As used herein, the term “polyamide” refers to a homopolymer or copolymer having amide bonds between monomer units that can be formed by any method known to those skilled in the art. In general, examples of the polyamide include materials characterized by being crystalline, semi-crystalline, and amorphous. The phrase “amorphous polyamide” refers to a polyamide or nylon in which there is no regular three-dimensional arrangement of molecules or subunits of molecules that span large distances compared to atomic dimensions. However, there is structural regularity on a local scale. Encyclopedia of Polymer Science and Engineering, 2nd edition, pp. 11-27. See “Amorphous Polymers” in 789-842 (J. Wiley & Sons, Inc. 1985; incorporated herein by reference). In particular, amorphous polyamides do not have a melting point measurable by differential scanning calorimetry (DSC) (less than 0.5 cal / g) or using ASTM 3417-83 (included herein by reference). A material generally recognized by those skilled in the art as having no heat of fusion as measured by DSC. In contrast, crystalline and semi-crystalline polyamides can be identified as having at least one melting point or heat of fusion as measured by differential scanning calorimetry. Useful polyamide homopolymers include nylon 6 (polycaprolactam), nylon 11 (polyundecanolactam), nylon 12 (polylauryl lactam), and the like. Other useful polyamide homopolymers include nylon 4,2 (polytetramethylene ethylenediamide); nylon 4,6 (polytetramethylene adipamide); nylon 6,6 (polyhexamethylene adipamide). Nylon 6,9 (polyhexamethylene azelamide); nylon 6,10 (polyhexamethylene sebacamide); nylon 6,12 (polyhexamethylene dodecandiamide); nylon 7,7 (polyheptamethylene pimeramide) Nylon 8, 8 (polyoctamethylene suberamide); Nylon 9, 9 (polynonamethylene azelamide); Nylon 10, 9 (polydecamethylene azelamide); Nylon 12, 12 (polydodecamethylene dodecandiamide) Can be mentioned. Useful polyamide copolymers include nylon 6,6 / 6 copolymer (polyhexamethylene adipamide / caprolactam copolymer); nylon 6 / 6,6 copolymer (polycaprolactam / hexamethylene adipamide). Copolymer); nylon 6,2 / 6,2 copolymer (polyhexamethylene ethylenediamide / hexamethylene ethylenediamide copolymer); nylon 6,6 / 6,9 / 6 copolymer (polyhexamethylene azide) Pamide / hexamethylene azelaamide / caprolactam copolymer) as well as other nylons not specifically shown herein. Examples of more suitable polyamides include nylon 4, I; nylon 6, I; nylon 6, 6/6 I copolymer; nylon 6, 6/6 T copolymer; MXD6 (poly-m-xylene adipamide) Nylon 6T / 6I copolymer; Nylon 6 / MXDT / I copolymer; Nylon MXDI; Poly-p-xylene adipamide; Polyhexamethylene terephthalamide; Polydodecamethylene terephthalamide. Commercially available polyamides include resins sold under the trade name Ultramid ™ by BASF Aktiengesellschaft, Ludwigshafen, Germany, in particular Ultramid having a melting point of 195-197 ° C. and a density of 1.12 g / cm 3. A crystalline 6 / 6,6 copolyamide identified as (trademark) C3301.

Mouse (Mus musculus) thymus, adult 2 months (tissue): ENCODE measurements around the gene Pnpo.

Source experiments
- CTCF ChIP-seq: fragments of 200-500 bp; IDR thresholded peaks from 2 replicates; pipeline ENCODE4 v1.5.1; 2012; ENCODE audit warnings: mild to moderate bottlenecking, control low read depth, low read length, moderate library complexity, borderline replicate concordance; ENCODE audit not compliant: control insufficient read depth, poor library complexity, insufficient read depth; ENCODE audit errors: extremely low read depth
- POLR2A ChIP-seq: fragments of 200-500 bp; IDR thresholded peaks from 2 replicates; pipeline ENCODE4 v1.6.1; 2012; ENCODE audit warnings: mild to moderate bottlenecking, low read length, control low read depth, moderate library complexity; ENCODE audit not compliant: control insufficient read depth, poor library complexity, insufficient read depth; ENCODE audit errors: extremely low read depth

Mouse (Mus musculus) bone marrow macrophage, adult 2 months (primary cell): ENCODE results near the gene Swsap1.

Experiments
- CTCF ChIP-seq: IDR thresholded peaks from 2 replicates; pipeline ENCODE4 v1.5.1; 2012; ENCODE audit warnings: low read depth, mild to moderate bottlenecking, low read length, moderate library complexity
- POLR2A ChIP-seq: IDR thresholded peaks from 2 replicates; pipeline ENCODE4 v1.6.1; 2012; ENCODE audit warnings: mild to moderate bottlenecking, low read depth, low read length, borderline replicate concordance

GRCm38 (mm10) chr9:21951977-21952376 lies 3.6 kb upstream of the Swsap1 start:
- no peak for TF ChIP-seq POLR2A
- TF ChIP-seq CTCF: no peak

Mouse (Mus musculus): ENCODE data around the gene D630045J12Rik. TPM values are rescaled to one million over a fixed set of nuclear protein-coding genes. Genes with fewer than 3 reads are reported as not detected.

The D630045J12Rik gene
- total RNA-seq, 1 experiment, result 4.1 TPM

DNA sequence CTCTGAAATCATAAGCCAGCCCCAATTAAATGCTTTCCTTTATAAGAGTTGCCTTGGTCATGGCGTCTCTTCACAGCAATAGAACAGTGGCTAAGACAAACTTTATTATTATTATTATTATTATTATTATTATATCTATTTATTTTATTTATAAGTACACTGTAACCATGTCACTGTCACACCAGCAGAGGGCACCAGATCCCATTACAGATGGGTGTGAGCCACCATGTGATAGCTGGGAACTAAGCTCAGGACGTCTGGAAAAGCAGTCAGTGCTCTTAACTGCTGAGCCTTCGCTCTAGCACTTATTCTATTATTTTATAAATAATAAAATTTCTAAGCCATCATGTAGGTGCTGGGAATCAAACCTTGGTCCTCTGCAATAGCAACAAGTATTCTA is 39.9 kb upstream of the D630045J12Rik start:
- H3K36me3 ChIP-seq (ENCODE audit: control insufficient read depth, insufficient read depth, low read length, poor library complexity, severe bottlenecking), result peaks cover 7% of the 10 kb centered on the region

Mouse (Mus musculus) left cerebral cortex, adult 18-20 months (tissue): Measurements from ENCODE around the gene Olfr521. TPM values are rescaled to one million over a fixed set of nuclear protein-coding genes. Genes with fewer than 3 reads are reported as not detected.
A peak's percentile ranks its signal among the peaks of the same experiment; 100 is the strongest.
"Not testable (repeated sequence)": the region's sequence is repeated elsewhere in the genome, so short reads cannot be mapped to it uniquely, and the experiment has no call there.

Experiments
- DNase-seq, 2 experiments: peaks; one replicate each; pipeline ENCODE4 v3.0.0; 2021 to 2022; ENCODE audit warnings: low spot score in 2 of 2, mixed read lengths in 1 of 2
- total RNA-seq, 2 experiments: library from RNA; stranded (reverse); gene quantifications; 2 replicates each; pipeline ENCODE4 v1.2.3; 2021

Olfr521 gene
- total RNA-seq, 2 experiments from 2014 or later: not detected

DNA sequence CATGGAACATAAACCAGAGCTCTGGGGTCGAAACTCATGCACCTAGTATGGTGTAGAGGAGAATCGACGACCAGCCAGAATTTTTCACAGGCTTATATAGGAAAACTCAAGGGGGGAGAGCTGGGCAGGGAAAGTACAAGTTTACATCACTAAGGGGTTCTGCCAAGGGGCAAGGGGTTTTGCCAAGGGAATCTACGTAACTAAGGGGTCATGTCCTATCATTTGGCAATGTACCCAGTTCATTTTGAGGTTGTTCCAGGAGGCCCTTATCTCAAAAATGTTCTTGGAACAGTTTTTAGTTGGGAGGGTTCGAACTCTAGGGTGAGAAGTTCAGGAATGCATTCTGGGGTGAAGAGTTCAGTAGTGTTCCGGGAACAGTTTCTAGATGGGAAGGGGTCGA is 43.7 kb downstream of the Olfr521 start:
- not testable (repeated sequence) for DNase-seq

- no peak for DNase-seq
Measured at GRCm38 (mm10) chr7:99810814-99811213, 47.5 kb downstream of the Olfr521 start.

As used herein, the term “polyolefin” refers to homopolymers and copolymers (eg, binary) having methylene bonds between monomer units that can be formed by any method known to those skilled in the art. Polymer, terpolymer and the like). Suitable examples of polyolefins include polyethylene (PE) such as low density polyethylene (LDPE), medium density polyethylene (MDPE) and high density polyethylene (HDPE); ethylene and one or more α-olefins such as butene-1 , Including hexene-1, octene-1, or copolymers of this type as comonomers, such as linear low density polyethylene (LLDPE), very low density polyethylene (VLDPE) and very low density polyethylene (ULDPE); ethylene / propylene copolymer; polypropylene; propylene / ethylene copolymer; polyisoprene; polybutylene; polybutene; poly-3-methylbutene-1; poly-4-methylpentene-1; Examples of commercially available polyethylene include, for example, HDPE resins such as those sold under the trade name Alathon ™, particularly Alathon having a density of 0.960 g / cm 3 and a melt index of 2.0 g / 10 min. (Trademark) M6020 (available from Lyondel Chemical Company, Houston, Texas, USA); and LDPE resin such as that sold under the trade name Equistar Petrothene (TM), in particular 0.923 g / cm Equistar Petrothene ™ NA 216-000 (Equistar Chemical Company, available from Houston, Texas, USA) having a density of 3 and a melt index of 3.7 g / 10 min.